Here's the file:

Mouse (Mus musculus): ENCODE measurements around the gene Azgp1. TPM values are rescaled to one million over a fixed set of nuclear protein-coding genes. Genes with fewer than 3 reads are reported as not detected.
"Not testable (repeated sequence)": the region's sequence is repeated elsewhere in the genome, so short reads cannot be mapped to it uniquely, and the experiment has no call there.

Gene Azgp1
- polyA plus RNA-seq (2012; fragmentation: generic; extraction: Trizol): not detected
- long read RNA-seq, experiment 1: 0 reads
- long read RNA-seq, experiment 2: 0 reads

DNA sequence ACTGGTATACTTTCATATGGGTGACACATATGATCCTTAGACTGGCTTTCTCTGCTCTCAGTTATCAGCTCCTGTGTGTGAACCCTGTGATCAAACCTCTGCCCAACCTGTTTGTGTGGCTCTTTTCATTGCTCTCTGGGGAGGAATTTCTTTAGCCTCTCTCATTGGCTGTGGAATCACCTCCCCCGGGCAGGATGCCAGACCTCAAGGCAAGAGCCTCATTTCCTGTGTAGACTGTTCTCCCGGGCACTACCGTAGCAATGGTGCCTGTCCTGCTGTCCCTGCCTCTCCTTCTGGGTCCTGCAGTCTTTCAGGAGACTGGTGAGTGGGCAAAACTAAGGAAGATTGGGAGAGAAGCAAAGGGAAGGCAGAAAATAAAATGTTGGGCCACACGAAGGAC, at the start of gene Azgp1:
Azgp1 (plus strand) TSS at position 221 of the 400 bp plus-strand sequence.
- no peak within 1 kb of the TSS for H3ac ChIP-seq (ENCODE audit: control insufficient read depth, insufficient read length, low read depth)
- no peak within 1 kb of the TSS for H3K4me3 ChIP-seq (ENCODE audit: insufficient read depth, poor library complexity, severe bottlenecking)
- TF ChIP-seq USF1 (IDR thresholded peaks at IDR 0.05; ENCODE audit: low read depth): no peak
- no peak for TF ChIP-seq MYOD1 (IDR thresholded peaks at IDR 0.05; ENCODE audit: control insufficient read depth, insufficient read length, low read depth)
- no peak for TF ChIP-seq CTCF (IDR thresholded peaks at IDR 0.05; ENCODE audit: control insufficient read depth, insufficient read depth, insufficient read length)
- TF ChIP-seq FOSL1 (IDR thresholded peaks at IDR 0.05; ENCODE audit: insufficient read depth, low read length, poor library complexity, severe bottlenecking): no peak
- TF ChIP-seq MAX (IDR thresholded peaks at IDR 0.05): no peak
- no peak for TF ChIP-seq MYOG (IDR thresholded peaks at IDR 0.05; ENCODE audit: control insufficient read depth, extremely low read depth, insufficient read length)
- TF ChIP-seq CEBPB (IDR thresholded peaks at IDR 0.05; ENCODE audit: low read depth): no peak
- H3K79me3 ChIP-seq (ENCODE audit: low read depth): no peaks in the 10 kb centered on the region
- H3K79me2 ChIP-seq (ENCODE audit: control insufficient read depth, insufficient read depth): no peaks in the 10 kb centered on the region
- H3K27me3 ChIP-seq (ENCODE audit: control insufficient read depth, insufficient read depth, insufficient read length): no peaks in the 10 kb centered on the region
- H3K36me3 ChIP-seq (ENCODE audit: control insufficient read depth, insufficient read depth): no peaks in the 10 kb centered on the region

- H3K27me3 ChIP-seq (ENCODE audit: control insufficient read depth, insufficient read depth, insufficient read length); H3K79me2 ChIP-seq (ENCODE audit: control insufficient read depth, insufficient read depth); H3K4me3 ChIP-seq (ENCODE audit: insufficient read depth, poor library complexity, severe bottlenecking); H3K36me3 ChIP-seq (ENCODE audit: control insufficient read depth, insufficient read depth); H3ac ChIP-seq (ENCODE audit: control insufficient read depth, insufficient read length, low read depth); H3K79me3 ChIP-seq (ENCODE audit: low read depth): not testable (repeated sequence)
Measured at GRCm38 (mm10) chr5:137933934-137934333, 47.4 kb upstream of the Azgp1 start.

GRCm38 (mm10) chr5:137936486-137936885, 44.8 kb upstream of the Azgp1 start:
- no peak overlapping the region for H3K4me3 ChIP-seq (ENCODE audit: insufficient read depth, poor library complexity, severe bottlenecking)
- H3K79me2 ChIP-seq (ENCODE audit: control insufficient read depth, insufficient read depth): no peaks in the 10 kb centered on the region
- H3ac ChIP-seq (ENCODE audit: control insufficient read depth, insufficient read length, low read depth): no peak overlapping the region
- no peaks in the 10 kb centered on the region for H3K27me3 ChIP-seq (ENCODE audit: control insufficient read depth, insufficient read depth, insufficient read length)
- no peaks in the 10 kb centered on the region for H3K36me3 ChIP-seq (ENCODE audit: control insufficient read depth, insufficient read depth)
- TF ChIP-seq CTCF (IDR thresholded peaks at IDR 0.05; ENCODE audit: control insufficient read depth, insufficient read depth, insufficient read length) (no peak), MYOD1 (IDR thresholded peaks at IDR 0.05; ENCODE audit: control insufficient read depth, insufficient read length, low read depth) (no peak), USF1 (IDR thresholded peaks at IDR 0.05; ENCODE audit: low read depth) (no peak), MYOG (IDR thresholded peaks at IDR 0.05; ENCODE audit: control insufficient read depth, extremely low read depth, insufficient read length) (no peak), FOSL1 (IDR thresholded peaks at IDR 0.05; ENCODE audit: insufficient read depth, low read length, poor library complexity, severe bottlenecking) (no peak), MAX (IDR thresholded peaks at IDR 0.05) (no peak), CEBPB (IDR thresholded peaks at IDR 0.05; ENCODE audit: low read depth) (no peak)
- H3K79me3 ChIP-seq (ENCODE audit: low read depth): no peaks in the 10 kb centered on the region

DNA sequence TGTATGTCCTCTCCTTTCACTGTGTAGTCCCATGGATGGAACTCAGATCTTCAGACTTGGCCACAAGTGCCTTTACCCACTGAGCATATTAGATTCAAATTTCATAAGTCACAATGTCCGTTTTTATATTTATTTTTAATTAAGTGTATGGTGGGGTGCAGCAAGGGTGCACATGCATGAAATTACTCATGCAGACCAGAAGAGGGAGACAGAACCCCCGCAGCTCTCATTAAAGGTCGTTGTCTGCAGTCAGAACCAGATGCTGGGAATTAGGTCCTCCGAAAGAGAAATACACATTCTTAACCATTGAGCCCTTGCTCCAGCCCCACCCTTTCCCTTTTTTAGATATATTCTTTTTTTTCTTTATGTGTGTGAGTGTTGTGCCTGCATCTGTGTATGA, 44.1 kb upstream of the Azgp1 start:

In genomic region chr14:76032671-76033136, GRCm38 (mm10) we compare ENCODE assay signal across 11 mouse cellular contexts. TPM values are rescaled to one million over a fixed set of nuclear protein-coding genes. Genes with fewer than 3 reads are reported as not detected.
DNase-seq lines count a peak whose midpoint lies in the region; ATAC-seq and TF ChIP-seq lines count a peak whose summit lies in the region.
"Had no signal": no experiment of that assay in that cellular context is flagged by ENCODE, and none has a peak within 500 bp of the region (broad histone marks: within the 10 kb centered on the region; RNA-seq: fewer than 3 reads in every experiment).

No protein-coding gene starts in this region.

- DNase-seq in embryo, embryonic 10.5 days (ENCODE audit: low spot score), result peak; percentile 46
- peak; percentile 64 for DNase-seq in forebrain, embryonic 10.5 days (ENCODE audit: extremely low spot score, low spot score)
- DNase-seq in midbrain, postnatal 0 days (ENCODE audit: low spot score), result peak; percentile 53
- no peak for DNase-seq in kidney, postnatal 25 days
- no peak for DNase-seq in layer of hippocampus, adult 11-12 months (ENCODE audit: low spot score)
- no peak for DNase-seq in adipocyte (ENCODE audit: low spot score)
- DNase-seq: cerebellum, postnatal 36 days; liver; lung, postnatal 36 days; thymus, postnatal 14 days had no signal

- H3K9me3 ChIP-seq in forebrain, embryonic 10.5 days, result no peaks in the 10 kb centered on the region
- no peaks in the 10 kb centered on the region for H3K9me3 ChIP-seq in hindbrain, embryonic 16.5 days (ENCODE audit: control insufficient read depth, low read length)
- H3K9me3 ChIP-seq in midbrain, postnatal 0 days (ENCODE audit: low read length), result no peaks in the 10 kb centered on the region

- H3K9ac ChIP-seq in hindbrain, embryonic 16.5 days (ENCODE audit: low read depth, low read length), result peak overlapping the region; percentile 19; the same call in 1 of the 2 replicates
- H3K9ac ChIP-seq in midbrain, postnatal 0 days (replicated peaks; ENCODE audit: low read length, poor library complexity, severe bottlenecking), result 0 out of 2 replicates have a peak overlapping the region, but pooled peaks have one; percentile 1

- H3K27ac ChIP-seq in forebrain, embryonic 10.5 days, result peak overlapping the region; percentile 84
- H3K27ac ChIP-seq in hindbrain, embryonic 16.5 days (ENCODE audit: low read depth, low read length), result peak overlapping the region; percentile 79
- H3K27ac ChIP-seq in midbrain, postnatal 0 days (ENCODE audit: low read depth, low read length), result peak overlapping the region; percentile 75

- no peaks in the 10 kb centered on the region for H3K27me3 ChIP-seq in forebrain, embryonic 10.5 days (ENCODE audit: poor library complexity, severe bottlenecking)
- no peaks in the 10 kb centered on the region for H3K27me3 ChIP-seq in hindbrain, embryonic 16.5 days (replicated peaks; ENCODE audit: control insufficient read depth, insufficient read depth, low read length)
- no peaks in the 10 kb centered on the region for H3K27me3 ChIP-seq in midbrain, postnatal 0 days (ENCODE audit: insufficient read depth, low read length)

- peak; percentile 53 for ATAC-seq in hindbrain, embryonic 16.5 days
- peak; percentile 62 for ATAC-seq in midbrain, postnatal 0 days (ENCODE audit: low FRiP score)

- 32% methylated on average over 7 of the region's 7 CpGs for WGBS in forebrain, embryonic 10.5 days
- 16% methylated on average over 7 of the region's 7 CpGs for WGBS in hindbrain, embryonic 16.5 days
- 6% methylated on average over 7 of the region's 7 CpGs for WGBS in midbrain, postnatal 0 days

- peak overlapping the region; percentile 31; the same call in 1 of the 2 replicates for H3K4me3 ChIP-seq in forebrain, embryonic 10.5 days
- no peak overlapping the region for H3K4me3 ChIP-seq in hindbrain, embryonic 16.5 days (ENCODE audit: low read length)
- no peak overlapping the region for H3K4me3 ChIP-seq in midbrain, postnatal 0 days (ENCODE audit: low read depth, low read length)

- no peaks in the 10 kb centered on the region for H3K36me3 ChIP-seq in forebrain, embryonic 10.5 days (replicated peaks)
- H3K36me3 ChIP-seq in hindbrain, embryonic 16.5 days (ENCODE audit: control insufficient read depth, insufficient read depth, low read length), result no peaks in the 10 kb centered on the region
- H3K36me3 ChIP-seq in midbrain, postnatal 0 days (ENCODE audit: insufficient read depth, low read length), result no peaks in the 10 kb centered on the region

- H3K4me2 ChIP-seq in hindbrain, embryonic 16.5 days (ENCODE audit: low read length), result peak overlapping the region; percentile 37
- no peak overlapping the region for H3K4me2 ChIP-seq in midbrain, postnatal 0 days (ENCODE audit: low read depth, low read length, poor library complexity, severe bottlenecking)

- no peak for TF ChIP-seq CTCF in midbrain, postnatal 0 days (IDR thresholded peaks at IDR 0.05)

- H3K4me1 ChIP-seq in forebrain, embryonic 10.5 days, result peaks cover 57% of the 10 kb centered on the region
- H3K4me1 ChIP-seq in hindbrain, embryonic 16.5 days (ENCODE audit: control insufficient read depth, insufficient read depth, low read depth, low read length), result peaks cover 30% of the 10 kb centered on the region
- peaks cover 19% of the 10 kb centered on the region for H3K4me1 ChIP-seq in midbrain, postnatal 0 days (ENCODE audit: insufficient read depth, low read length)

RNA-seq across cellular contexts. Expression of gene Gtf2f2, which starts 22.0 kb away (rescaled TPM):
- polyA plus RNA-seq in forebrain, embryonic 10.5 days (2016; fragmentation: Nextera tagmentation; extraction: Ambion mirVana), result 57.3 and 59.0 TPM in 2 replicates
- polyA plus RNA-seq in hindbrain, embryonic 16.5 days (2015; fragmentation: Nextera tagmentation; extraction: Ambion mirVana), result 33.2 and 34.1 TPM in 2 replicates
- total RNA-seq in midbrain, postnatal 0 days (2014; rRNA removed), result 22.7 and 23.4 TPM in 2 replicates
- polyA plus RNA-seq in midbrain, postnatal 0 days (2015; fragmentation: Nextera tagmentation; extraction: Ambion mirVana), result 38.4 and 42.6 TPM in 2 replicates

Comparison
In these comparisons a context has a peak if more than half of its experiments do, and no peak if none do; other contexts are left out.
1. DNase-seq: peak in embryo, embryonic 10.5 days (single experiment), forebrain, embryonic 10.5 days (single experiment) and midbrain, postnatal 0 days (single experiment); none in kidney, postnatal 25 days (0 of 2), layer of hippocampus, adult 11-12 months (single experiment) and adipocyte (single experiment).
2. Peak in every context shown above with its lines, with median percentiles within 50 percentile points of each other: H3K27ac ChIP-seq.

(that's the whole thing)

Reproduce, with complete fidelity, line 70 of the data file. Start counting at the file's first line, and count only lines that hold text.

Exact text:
- H3K4me1 ChIP-seq in hindbrain, embryonic 16.5 days (ENCODE audit: control insufficient read depth, insufficient read depth, low read depth, low read length), result peaks cover 30% of the 10 kb centered on the region